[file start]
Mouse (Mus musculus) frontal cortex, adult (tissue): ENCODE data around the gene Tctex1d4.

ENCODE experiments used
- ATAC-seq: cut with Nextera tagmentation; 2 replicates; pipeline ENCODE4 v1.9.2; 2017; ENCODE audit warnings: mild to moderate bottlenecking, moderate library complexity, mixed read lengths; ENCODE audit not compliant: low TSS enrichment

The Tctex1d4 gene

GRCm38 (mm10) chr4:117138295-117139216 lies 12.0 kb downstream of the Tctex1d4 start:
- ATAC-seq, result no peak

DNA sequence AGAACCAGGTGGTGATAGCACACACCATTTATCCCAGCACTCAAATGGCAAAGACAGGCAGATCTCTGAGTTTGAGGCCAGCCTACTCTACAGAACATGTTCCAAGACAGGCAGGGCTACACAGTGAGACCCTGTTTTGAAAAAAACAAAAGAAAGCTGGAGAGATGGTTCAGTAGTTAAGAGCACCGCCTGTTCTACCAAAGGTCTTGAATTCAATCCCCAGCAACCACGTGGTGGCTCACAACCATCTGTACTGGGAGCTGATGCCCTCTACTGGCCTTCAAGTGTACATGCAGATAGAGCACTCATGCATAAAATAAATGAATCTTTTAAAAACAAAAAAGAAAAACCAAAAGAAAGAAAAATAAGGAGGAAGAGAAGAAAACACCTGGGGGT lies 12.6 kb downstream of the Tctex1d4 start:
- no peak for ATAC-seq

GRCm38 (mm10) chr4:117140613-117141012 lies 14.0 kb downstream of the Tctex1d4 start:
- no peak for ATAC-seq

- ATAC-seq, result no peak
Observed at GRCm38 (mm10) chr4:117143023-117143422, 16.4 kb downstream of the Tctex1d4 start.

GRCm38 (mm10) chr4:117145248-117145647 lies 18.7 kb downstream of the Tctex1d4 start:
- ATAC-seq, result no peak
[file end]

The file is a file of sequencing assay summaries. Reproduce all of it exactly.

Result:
Mouse (Mus musculus) frontal cortex, adult (tissue): ENCODE data around the gene Tctex1d4.

ENCODE experiments used
- ATAC-seq: cut with Nextera tagmentation; 2 replicates; pipeline ENCODE4 v1.9.2; 2017; ENCODE audit warnings: mild to moderate bottlenecking, moderate library complexity, mixed read lengths; ENCODE audit not compliant: low TSS enrichment

The Tctex1d4 gene

GRCm38 (mm10) chr4:117138295-117139216 lies 12.0 kb downstream of the Tctex1d4 start:
- ATAC-seq, result no peak

DNA sequence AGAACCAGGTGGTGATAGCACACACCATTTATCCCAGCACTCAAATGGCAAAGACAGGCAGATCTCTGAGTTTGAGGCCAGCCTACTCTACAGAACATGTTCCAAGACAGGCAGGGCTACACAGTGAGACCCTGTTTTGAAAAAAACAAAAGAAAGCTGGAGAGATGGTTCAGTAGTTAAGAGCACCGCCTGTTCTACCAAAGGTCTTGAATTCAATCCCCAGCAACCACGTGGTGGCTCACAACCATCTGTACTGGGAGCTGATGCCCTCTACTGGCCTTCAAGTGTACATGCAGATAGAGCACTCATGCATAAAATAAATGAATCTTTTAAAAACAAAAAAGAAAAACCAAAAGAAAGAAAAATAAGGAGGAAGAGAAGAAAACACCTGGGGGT lies 12.6 kb downstream of the Tctex1d4 start:
- no peak for ATAC-seq

GRCm38 (mm10) chr4:117140613-117141012 lies 14.0 kb downstream of the Tctex1d4 start:
- no peak for ATAC-seq

- ATAC-seq, result no peak
Observed at GRCm38 (mm10) chr4:117143023-117143422, 16.4 kb downstream of the Tctex1d4 start.

GRCm38 (mm10) chr4:117145248-117145647 lies 18.7 kb downstream of the Tctex1d4 start:
- ATAC-seq, result no peak